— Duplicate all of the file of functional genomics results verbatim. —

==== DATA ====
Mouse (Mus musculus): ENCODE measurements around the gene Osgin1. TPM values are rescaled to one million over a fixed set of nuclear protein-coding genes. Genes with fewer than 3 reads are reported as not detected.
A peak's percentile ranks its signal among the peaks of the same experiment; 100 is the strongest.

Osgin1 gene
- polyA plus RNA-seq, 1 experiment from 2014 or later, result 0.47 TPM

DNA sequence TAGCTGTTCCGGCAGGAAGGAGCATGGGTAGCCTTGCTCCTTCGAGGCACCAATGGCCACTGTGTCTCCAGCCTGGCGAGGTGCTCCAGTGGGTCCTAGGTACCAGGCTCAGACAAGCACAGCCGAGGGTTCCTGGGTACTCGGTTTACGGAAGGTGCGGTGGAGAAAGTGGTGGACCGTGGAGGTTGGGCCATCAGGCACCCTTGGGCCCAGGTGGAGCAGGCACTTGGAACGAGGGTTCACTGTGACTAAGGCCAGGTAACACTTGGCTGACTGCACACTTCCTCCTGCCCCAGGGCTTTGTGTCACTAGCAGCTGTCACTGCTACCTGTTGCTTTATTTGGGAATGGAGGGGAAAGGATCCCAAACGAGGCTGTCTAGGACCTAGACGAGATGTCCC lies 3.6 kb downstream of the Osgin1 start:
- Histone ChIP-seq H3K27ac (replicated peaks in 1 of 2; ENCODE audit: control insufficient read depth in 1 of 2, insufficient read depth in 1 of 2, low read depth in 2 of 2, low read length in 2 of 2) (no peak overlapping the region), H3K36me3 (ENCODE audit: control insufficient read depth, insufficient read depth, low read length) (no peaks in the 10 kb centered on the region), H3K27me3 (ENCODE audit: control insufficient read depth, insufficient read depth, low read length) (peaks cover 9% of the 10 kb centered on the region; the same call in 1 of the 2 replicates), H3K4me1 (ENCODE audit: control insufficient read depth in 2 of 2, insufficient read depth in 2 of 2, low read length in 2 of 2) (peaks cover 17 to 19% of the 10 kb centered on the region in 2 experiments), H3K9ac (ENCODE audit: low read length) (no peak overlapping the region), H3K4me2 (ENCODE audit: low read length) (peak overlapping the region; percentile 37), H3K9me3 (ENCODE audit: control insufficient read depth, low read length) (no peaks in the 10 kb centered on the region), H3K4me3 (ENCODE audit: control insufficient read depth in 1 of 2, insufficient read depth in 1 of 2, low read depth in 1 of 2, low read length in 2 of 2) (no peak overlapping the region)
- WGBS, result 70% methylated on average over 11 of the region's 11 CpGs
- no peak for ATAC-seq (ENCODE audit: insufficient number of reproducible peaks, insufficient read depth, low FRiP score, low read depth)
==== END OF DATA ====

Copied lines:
Mouse (Mus musculus): ENCODE measurements around the gene Osgin1. TPM values are rescaled to one million over a fixed set of nuclear protein-coding genes. Genes with fewer than 3 reads are reported as not detected.
A peak's percentile ranks its signal among the peaks of the same experiment; 100 is the strongest.

Osgin1 gene
- polyA plus RNA-seq, 1 experiment from 2014 or later, result 0.47 TPM

DNA sequence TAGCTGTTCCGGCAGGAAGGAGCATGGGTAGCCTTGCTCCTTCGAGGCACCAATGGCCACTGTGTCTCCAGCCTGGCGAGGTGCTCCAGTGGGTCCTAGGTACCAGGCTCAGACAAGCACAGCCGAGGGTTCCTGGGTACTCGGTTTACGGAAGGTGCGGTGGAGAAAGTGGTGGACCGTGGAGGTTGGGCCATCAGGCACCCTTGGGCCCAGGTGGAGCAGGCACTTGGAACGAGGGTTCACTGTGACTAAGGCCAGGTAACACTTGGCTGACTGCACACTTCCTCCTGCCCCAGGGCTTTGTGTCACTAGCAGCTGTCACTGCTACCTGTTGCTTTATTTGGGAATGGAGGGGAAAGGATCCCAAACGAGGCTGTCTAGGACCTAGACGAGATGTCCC lies 3.6 kb downstream of the Osgin1 start:
- Histone ChIP-seq H3K27ac (replicated peaks in 1 of 2; ENCODE audit: control insufficient read depth in 1 of 2, insufficient read depth in 1 of 2, low read depth in 2 of 2, low read length in 2 of 2) (no peak overlapping the region), H3K36me3 (ENCODE audit: control insufficient read depth, insufficient read depth, low read length) (no peaks in the 10 kb centered on the region), H3K27me3 (ENCODE audit: control insufficient read depth, insufficient read depth, low read length) (peaks cover 9% of the 10 kb centered on the region; the same call in 1 of the 2 replicates), H3K4me1 (ENCODE audit: control insufficient read depth in 2 of 2, insufficient read depth in 2 of 2, low read length in 2 of 2) (peaks cover 17 to 19% of the 10 kb centered on the region in 2 experiments), H3K9ac (ENCODE audit: low read length) (no peak overlapping the region), H3K4me2 (ENCODE audit: low read length) (peak overlapping the region; percentile 37), H3K9me3 (ENCODE audit: control insufficient read depth, low read length) (no peaks in the 10 kb centered on the region), H3K4me3 (ENCODE audit: control insufficient read depth in 1 of 2, insufficient read depth in 1 of 2, low read depth in 1 of 2, low read length in 2 of 2) (no peak overlapping the region)
- WGBS, result 70% methylated on average over 11 of the region's 11 CpGs
- no peak for ATAC-seq (ENCODE audit: insufficient number of reproducible peaks, insufficient read depth, low FRiP score, low read depth)